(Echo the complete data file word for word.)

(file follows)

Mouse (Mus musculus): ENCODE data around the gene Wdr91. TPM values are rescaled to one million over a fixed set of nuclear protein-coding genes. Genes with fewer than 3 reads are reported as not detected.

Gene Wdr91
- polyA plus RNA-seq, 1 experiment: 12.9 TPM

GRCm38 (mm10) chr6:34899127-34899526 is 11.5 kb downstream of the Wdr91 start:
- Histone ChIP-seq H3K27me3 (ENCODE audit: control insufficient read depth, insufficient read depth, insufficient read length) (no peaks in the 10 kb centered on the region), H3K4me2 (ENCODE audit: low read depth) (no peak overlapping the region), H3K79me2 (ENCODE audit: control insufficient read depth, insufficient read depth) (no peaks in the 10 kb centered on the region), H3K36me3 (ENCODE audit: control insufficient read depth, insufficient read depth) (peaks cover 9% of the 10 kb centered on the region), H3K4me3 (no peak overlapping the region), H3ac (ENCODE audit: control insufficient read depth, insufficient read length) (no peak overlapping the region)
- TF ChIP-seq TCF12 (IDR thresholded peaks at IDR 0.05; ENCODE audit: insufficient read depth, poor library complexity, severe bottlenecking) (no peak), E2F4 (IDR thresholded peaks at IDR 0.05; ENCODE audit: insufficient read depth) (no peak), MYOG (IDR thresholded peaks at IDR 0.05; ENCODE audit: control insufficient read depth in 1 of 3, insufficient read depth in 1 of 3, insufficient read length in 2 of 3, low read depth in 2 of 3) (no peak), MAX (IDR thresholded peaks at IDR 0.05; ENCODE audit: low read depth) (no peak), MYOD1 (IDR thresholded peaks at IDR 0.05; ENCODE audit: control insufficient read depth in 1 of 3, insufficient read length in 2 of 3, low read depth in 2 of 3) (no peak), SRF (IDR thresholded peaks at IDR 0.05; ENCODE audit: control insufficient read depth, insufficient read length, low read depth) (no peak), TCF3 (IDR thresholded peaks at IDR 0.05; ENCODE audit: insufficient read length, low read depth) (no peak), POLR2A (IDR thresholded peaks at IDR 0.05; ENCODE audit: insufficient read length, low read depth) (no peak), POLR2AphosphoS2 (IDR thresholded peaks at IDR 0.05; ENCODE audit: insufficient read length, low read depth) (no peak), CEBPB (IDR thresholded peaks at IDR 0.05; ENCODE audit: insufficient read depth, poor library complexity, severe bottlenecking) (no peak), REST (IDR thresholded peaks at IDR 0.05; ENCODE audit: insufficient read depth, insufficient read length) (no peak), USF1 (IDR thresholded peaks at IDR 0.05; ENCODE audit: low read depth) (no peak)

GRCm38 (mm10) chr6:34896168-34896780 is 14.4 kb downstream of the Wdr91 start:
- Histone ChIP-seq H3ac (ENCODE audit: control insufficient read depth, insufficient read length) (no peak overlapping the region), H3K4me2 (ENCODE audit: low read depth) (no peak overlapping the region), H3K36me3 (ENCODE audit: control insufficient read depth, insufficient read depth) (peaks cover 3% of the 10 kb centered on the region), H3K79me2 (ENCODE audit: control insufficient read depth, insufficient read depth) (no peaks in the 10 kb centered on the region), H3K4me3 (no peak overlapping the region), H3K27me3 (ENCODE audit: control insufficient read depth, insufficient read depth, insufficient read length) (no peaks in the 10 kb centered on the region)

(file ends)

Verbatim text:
Mouse (Mus musculus): ENCODE data around the gene Wdr91. TPM values are rescaled to one million over a fixed set of nuclear protein-coding genes. Genes with fewer than 3 reads are reported as not detected.

Gene Wdr91
- polyA plus RNA-seq, 1 experiment: 12.9 TPM

GRCm38 (mm10) chr6:34899127-34899526 is 11.5 kb downstream of the Wdr91 start:
- Histone ChIP-seq H3K27me3 (ENCODE audit: control insufficient read depth, insufficient read depth, insufficient read length) (no peaks in the 10 kb centered on the region), H3K4me2 (ENCODE audit: low read depth) (no peak overlapping the region), H3K79me2 (ENCODE audit: control insufficient read depth, insufficient read depth) (no peaks in the 10 kb centered on the region), H3K36me3 (ENCODE audit: control insufficient read depth, insufficient read depth) (peaks cover 9% of the 10 kb centered on the region), H3K4me3 (no peak overlapping the region), H3ac (ENCODE audit: control insufficient read depth, insufficient read length) (no peak overlapping the region)
- TF ChIP-seq TCF12 (IDR thresholded peaks at IDR 0.05; ENCODE audit: insufficient read depth, poor library complexity, severe bottlenecking) (no peak), E2F4 (IDR thresholded peaks at IDR 0.05; ENCODE audit: insufficient read depth) (no peak), MYOG (IDR thresholded peaks at IDR 0.05; ENCODE audit: control insufficient read depth in 1 of 3, insufficient read depth in 1 of 3, insufficient read length in 2 of 3, low read depth in 2 of 3) (no peak), MAX (IDR thresholded peaks at IDR 0.05; ENCODE audit: low read depth) (no peak), MYOD1 (IDR thresholded peaks at IDR 0.05; ENCODE audit: control insufficient read depth in 1 of 3, insufficient read length in 2 of 3, low read depth in 2 of 3) (no peak), SRF (IDR thresholded peaks at IDR 0.05; ENCODE audit: control insufficient read depth, insufficient read length, low read depth) (no peak), TCF3 (IDR thresholded peaks at IDR 0.05; ENCODE audit: insufficient read length, low read depth) (no peak), POLR2A (IDR thresholded peaks at IDR 0.05; ENCODE audit: insufficient read length, low read depth) (no peak), POLR2AphosphoS2 (IDR thresholded peaks at IDR 0.05; ENCODE audit: insufficient read length, low read depth) (no peak), CEBPB (IDR thresholded peaks at IDR 0.05; ENCODE audit: insufficient read depth, poor library complexity, severe bottlenecking) (no peak), REST (IDR thresholded peaks at IDR 0.05; ENCODE audit: insufficient read depth, insufficient read length) (no peak), USF1 (IDR thresholded peaks at IDR 0.05; ENCODE audit: low read depth) (no peak)

GRCm38 (mm10) chr6:34896168-34896780 is 14.4 kb downstream of the Wdr91 start:
- Histone ChIP-seq H3ac (ENCODE audit: control insufficient read depth, insufficient read length) (no peak overlapping the region), H3K4me2 (ENCODE audit: low read depth) (no peak overlapping the region), H3K36me3 (ENCODE audit: control insufficient read depth, insufficient read depth) (peaks cover 3% of the 10 kb centered on the region), H3K79me2 (ENCODE audit: control insufficient read depth, insufficient read depth) (no peaks in the 10 kb centered on the region), H3K4me3 (no peak overlapping the region), H3K27me3 (ENCODE audit: control insufficient read depth, insufficient read depth, insufficient read length) (no peaks in the 10 kb centered on the region)